Makes me feel Christmasy.

Why do you look forward to the winter season?

I like sweaters, fires in the fireplace, Christmas, that driving can become an adventure and weather a trial, that cozy becomes an end onto itself, and community means we survived another one.

Monday, December 11, 2006

An Art Photograph

From my college portfolio.

Sunday, December 10, 2006

Day 10 - A Dog Story, Cat Picture and One Minor Celebration

This is my 100th published blog post. I've been casting my lot into the ether for almost one year and at least 100 times. I thank everyone who has ever stopped by long enough to read one of my missives, either on purpose or by misdirected search engine. Blog On.

A Dog Story

Our first Welsh Terrier was a young show bitch named Maggie. We called her Little Maggie No-No. She was a terrier with every inch and molecule of her being. Which means, dear reader, she had a sly, cunning intelligence and was game to the bone.

Game as it applies to dogs means, they never give up. Never. (Which is not a bad trait for wannabee screenwriters, but I digress.)

One day, while Maggie watched from her kennel, a squirrel had the audacity to run around the yard, up one tree and down another, conducting his squirrely business where he had no right to be -- which is in Maggie's yard.

When I let Maggie out for her afternoon exercise, the first thing she did was run right up the trunk of the last Golden Willow tree where she had seen the squirrel. Leaving me yelling, "Maggie, no-NO," and wondering how in the heck did she run up that tree?

Earl and I watched Maggie track the squirrel on tree branches twenty feet from the ground. Up and back. Up and back, she ran on limbs from two inches in diameter to twigs.

Earl stood under the tree and held his arms out in catching position. I didn't think this was a very good idea as Maggie weighed about twenty-five pounds. Someone who can do math could figure out how great a blow a twenty-five pound weight falling from twenty feet can deliver. I didn't know what to do.

And then I had an epiphany. When something is about to happen, and there is nothing you can do, the best solution is to do nothing. So, I stood and watched.

First one back foot slipped off. Then the other back foot. She hung between a fork in the tree by her little elbows or whatever doggie underarms are called. Then she fell. Hit Earl a glancing blow on the head, then she hit the ground.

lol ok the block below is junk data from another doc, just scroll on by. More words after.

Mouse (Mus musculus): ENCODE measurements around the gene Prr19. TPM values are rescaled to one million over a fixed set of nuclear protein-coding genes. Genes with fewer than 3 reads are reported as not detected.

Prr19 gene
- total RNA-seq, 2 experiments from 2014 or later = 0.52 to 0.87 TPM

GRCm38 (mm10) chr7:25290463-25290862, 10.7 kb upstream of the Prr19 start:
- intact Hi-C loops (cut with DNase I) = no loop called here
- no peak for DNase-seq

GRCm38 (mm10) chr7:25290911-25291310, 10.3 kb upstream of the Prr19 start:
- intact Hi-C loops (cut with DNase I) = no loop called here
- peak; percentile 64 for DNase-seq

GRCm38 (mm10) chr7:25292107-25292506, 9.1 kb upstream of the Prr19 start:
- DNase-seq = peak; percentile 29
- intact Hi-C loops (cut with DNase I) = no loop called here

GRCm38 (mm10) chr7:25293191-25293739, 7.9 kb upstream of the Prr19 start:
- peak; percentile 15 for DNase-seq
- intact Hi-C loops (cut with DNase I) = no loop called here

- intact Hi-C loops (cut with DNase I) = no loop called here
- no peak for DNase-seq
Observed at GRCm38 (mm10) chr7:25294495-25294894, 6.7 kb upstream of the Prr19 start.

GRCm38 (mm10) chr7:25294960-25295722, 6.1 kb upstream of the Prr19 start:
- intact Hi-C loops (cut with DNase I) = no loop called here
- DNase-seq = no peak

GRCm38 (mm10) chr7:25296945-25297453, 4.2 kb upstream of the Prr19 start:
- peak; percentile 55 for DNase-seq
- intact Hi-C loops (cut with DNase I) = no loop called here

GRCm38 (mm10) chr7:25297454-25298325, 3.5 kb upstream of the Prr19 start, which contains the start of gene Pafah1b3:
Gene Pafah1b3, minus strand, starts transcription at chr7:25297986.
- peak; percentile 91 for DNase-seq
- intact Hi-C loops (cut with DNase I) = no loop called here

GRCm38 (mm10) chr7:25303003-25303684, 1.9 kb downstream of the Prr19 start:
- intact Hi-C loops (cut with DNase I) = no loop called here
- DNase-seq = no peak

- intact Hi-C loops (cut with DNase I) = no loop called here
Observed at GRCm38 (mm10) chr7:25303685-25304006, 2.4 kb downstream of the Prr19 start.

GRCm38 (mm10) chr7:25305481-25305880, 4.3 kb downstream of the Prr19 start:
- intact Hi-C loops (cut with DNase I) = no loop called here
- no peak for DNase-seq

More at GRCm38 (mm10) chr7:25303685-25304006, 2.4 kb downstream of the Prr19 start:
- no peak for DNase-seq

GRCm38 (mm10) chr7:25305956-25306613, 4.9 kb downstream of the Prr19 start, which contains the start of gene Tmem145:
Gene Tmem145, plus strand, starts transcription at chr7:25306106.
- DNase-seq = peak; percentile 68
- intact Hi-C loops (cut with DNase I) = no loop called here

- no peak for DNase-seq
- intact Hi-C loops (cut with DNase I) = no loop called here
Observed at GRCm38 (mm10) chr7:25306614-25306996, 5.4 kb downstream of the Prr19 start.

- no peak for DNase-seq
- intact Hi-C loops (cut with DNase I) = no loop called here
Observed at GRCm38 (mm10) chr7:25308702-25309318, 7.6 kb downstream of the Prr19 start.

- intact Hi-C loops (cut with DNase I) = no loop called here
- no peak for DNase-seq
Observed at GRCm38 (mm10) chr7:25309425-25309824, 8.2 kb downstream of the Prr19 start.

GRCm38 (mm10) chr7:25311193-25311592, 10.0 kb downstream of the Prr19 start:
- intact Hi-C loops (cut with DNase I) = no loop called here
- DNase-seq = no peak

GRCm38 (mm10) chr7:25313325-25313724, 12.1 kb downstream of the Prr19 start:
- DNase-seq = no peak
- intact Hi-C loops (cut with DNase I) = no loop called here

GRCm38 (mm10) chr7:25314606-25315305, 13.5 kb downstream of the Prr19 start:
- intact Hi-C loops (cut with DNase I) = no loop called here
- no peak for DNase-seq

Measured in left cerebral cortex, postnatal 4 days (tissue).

She immediately jumped at the tree to climb back up. I grabbed Maggie by the tail, and Earl by the arm as he was teetering from being half-knocked out by falling dog.

And then I started laughing, because my house may be a lot of things, but dull ain't one of them.
Dogs in trees. Like that could happen.

Saturday, December 09, 2006

Day 9 - Pictures

We decorated the tree last night. I love Christmas.

And in preparation for the Day 10 Dog Story and Cat Picture, have you ever tried to take a picture of a cat?

A super-model, he ain't.

Friday, December 08, 2006

Sexism Saved Humanity

This article in the NY Times quotes this scientific paper that says Neanderthals died out because the women were too busy hunting with the men to stay cave bound taking care of baby cave people, and hence or voilá, whatever scientists say, if you want to maintain a viable breeding population, you can't be throwing Mom in front of wooly mammoths.

One proof they offer is that “Neanderthal sites include no bone needles, no small animal remains and no grinding stones for preparing plants.”

Which is kind of like saying since the last archeological study that sifted through my living space* did not find any frilly dresses, curlers, bobby pins or high heels, obviously no female of the species resided herein.

Now, according to my in-house anthropologist, this study ignores a few things, like Neanderthals and the humans that became us lived side by side for quite a while before the hunting/gathering activity developed. The Neanderthal tool set was different from the archaic human tool set. And, if I might add, we really haven’t got a freakin’ clue what was going on back then. The evidence is too scarce. These scientists are evaluating a partial record through the perspective lens of modern times to make gigantic leaps of logic.

Or, as one of the scientists who commented on the paper said more elegantly;

“While archaeologists have spent a vast amount of time and effort attempting to identify male versus female artifacts, activity areas, and task roles in the archaeological record, the more fundamental question why we expect hominins to have a gender-specific division of labor remains unanswered.”

The topic of the article was Neanderthals, but the conclusion to be drawn about good old homo sapiens is no small one. That the division of labor is what allowed our version of humanity to prosper. Keep that little woman at home and the next thing you know, you’ve conquered the world. That sexism is bred into our DNA, which makes it a problem more likely to linger.

Although, there is more evidence for that theory, it’s not a leap I’m willing to make.

*In this Era commonly called Spring Cleaning.

Thursday, December 07, 2006

News for Screenwriters

Here are a couple of links to fairly recent articles about screenwriting from the LA Times.

Not like they're good news or even new news, but they're interesting in the continuously evolving scribe world.

Screenwriters in the ...

LA Times Scriptland

Wednesday, December 06, 2006

Ireland Forever